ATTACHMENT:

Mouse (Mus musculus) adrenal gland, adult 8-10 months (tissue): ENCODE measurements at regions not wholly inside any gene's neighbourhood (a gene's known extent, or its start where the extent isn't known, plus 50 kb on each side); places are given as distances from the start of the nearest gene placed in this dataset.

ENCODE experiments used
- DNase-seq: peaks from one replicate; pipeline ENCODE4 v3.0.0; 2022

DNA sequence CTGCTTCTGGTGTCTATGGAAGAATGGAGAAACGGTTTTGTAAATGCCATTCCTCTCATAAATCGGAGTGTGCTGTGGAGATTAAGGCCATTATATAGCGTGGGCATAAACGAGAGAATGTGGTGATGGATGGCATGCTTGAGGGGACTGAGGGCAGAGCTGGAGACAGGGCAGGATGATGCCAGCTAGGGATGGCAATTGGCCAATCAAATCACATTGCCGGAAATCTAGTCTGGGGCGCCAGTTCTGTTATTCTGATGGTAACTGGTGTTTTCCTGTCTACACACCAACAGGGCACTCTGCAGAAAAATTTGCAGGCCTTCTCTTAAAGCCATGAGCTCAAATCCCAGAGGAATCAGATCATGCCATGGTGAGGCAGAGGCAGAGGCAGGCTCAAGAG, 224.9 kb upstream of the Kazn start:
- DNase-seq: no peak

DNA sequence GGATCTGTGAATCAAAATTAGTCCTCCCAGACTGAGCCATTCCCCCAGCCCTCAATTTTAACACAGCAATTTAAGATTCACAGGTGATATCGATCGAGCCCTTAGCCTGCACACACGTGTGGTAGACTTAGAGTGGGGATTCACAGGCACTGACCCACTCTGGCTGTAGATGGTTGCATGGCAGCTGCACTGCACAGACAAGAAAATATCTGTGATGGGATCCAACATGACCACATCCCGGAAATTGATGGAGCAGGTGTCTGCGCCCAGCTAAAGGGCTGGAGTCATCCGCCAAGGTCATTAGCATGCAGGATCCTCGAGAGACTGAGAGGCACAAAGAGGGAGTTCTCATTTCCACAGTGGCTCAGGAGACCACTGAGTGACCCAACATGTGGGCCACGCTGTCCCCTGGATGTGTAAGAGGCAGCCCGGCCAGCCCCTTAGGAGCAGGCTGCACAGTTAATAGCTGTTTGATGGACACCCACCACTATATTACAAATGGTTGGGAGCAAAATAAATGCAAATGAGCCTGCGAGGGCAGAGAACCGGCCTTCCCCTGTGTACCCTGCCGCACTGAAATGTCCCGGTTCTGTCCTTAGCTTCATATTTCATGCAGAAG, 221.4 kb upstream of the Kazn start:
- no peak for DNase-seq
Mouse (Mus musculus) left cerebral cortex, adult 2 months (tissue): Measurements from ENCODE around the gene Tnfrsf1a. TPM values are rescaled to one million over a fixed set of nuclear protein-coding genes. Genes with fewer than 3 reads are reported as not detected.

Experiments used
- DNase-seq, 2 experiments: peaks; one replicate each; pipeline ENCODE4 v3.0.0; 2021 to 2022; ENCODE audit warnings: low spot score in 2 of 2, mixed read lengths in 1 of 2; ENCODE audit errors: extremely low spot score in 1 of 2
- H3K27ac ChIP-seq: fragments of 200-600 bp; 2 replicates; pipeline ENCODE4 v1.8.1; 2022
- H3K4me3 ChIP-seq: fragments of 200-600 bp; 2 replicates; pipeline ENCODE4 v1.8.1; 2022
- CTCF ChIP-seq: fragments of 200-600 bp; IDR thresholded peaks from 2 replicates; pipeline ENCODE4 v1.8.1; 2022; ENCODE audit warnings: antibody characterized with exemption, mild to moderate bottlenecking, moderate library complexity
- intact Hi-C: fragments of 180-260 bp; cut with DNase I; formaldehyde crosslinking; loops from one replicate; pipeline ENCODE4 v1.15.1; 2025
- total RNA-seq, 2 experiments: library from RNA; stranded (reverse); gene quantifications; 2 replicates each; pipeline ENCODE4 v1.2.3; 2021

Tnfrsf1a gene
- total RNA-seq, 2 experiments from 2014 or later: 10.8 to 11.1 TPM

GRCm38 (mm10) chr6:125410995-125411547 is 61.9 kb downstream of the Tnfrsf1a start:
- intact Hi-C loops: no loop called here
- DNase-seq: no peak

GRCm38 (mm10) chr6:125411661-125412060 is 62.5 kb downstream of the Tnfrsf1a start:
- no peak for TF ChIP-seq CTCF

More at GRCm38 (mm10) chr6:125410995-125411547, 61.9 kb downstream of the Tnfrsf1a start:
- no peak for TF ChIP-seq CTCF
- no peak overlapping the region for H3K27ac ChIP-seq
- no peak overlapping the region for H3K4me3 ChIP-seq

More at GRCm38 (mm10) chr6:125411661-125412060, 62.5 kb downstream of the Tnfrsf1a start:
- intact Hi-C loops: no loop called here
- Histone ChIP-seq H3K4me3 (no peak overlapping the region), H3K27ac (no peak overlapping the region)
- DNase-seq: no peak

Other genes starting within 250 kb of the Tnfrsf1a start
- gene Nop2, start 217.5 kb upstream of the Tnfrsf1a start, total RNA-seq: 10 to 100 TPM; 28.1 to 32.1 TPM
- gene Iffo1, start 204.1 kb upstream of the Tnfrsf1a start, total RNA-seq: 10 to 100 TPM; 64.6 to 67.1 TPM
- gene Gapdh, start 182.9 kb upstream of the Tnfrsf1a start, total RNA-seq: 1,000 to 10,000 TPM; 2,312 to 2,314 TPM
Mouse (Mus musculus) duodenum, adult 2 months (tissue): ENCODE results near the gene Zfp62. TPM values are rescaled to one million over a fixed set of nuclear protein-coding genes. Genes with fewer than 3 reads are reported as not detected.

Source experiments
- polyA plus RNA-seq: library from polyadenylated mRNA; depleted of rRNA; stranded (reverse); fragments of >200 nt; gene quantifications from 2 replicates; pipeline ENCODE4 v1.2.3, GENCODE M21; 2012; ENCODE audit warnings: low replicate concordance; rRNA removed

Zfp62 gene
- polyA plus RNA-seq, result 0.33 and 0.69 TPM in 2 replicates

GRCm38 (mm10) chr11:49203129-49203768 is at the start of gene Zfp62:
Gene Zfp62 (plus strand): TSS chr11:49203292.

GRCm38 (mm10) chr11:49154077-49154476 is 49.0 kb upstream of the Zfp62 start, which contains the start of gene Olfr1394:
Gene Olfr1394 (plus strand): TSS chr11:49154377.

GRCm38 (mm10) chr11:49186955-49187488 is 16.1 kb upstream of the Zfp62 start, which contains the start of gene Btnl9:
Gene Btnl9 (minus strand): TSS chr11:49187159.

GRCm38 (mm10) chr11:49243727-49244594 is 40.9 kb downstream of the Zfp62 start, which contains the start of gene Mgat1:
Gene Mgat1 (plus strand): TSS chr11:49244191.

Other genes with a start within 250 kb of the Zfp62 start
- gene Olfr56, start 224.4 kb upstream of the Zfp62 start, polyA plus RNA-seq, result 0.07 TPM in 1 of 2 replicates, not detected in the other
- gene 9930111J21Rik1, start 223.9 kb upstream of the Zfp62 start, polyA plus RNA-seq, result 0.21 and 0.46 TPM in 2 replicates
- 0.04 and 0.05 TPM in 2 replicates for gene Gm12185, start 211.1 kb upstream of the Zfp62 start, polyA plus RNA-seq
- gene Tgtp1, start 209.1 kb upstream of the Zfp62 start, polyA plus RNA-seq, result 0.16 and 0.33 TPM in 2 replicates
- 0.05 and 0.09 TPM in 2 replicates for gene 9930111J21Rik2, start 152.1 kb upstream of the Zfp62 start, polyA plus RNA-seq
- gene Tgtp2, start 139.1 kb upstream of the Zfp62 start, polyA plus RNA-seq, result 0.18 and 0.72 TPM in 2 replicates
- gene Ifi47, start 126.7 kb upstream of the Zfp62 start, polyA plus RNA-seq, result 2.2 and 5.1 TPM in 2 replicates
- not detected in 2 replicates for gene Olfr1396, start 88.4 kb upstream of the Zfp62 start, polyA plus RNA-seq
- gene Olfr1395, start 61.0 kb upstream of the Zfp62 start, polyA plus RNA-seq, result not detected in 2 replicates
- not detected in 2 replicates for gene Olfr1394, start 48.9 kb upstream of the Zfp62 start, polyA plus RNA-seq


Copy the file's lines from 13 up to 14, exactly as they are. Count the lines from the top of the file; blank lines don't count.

- CTCF ChIP-seq: fragments of 200-600 bp; IDR thresholded peaks from 2 replicates; pipeline ENCODE4 v1.8.1; 2022; ENCODE audit warnings: antibody characterized with exemption, mild to moderate bottlenecking, moderate library complexity
- intact Hi-C: fragments of 180-260 bp; cut with DNase I; formaldehyde crosslinking; loops from one replicate; pipeline ENCODE4 v1.15.1; 2025